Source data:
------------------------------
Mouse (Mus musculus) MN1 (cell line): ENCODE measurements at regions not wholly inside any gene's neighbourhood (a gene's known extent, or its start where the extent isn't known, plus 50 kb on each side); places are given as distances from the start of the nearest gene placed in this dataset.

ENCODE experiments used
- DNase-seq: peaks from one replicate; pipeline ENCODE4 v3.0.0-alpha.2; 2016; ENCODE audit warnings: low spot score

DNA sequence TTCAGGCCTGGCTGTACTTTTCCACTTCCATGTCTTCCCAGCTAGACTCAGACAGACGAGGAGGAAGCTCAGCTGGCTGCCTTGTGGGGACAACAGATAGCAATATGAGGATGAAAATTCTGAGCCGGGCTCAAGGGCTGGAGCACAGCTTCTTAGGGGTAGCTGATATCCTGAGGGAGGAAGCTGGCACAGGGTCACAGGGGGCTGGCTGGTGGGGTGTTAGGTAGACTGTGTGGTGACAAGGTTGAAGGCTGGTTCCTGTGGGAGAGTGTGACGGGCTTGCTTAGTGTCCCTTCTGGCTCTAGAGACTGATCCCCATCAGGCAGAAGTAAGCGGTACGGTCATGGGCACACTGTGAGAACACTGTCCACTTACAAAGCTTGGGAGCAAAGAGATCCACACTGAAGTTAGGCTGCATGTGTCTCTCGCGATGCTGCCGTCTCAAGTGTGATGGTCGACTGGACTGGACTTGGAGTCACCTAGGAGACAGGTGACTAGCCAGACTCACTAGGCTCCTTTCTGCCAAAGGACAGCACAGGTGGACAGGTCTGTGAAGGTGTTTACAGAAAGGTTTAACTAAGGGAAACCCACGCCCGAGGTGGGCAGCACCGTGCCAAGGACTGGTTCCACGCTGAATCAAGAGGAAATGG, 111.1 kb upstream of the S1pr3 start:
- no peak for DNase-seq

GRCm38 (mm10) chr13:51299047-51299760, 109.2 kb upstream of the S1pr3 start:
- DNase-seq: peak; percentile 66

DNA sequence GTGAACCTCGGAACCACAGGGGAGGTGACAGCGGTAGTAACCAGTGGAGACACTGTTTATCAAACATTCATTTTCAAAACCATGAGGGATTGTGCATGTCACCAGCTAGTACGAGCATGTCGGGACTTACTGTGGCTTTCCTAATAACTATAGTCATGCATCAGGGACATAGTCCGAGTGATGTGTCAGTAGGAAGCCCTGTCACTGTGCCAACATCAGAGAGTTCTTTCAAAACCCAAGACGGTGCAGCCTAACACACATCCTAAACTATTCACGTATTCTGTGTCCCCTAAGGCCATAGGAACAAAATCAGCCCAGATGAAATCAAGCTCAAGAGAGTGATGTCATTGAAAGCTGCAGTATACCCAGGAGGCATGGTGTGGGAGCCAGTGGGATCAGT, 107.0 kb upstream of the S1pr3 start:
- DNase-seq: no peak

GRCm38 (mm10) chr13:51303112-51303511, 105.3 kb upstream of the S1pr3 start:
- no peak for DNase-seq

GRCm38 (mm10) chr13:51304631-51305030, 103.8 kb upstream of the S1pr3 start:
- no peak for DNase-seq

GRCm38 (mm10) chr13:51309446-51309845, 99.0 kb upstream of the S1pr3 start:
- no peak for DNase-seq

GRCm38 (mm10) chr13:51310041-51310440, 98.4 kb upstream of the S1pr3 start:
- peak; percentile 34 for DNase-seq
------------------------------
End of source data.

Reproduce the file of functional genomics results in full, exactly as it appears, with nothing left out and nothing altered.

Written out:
Mouse (Mus musculus) MN1 (cell line): ENCODE measurements at regions not wholly inside any gene's neighbourhood (a gene's known extent, or its start where the extent isn't known, plus 50 kb on each side); places are given as distances from the start of the nearest gene placed in this dataset.

ENCODE experiments used
- DNase-seq: peaks from one replicate; pipeline ENCODE4 v3.0.0-alpha.2; 2016; ENCODE audit warnings: low spot score

DNA sequence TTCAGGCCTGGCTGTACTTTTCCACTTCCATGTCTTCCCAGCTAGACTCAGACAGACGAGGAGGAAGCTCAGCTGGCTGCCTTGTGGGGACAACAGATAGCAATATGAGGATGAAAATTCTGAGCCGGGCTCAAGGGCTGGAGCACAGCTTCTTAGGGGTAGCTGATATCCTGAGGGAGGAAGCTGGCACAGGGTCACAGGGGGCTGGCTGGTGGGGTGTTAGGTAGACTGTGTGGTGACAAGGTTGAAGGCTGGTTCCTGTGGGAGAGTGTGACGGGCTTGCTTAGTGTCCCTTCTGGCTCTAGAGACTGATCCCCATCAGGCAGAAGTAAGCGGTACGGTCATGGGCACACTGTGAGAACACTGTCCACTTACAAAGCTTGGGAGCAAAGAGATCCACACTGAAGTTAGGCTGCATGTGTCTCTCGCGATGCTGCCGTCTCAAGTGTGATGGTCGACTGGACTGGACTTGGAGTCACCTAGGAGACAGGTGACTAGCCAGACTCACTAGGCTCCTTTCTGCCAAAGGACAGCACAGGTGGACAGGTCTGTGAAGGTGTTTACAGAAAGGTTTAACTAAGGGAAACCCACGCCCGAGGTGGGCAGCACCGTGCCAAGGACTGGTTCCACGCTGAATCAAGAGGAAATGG, 111.1 kb upstream of the S1pr3 start:
- no peak for DNase-seq

GRCm38 (mm10) chr13:51299047-51299760, 109.2 kb upstream of the S1pr3 start:
- DNase-seq: peak; percentile 66

DNA sequence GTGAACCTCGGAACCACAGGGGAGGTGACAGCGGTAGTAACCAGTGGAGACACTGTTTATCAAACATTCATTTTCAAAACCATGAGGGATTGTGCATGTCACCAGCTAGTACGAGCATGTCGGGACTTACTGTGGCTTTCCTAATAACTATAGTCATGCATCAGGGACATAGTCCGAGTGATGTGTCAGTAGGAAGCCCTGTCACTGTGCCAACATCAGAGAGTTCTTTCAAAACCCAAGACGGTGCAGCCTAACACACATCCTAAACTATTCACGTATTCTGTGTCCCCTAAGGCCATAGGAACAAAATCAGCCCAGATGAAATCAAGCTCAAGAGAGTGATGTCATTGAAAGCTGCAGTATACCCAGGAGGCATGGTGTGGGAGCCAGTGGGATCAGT, 107.0 kb upstream of the S1pr3 start:
- DNase-seq: no peak

GRCm38 (mm10) chr13:51303112-51303511, 105.3 kb upstream of the S1pr3 start:
- no peak for DNase-seq

GRCm38 (mm10) chr13:51304631-51305030, 103.8 kb upstream of the S1pr3 start:
- no peak for DNase-seq

GRCm38 (mm10) chr13:51309446-51309845, 99.0 kb upstream of the S1pr3 start:
- no peak for DNase-seq

GRCm38 (mm10) chr13:51310041-51310440, 98.4 kb upstream of the S1pr3 start:
- peak; percentile 34 for DNase-seq